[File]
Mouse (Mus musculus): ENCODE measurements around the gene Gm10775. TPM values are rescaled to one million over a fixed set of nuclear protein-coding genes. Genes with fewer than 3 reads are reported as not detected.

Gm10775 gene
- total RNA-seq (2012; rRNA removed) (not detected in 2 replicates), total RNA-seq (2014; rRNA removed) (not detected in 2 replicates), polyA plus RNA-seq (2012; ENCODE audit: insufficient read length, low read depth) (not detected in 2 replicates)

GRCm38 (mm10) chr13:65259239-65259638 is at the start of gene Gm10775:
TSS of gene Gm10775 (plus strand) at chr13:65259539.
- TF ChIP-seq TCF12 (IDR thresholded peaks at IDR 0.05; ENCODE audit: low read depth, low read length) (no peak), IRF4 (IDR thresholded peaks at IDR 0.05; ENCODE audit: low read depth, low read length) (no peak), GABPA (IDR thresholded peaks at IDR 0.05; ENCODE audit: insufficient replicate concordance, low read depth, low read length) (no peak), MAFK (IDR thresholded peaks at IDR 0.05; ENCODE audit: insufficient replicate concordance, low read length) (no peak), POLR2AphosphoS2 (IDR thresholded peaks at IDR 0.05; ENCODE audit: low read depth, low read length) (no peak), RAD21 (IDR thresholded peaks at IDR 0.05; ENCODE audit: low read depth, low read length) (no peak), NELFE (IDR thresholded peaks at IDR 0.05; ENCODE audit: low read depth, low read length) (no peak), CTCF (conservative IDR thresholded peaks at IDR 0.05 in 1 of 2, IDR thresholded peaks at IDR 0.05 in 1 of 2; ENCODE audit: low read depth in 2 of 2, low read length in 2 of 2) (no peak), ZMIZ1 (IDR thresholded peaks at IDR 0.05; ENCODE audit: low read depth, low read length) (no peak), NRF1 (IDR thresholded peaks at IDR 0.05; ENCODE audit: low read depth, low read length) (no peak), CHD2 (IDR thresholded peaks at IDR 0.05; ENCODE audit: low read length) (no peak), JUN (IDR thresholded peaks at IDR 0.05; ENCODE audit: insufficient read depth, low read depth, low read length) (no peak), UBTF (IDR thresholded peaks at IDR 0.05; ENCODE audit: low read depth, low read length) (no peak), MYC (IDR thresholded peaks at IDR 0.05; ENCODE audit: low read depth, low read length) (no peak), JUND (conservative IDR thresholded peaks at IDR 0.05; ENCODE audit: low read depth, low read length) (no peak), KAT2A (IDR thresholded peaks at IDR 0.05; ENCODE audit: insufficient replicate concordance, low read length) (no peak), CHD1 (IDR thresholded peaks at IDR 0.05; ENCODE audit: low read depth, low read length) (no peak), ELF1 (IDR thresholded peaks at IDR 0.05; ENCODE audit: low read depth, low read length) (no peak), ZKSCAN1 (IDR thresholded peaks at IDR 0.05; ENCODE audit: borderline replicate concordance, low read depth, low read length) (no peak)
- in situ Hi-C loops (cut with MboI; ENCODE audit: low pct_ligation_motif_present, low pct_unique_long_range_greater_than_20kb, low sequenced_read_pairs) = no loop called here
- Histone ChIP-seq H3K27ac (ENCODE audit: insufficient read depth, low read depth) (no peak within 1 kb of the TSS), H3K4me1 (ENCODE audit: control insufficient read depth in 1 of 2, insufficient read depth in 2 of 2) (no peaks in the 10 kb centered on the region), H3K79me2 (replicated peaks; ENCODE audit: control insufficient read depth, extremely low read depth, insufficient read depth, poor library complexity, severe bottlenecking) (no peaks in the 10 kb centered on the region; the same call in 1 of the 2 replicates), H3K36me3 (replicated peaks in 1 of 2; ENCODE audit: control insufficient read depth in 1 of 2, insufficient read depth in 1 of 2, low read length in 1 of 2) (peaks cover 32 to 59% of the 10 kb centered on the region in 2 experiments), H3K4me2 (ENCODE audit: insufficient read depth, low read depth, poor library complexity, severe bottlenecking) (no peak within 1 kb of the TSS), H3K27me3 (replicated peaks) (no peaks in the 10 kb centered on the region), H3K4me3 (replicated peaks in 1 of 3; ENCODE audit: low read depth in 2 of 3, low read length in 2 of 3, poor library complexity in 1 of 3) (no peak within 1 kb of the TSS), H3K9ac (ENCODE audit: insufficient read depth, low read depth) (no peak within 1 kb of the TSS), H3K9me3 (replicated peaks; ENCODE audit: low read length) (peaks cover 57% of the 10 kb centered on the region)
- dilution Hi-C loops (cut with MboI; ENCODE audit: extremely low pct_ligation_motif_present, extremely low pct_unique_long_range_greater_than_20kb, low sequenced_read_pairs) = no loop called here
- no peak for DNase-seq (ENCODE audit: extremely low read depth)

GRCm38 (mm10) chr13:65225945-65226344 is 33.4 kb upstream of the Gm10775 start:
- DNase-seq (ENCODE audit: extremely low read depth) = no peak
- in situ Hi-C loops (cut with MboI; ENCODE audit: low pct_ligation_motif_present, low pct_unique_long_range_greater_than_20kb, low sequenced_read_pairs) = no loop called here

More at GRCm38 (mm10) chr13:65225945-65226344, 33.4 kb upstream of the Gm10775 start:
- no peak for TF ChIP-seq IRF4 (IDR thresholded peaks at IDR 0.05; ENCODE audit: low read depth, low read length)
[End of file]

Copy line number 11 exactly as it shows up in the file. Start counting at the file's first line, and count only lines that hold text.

GRCm38 (mm10) chr13:65225945-65226344 is 33.4 kb upstream of the Gm10775 start: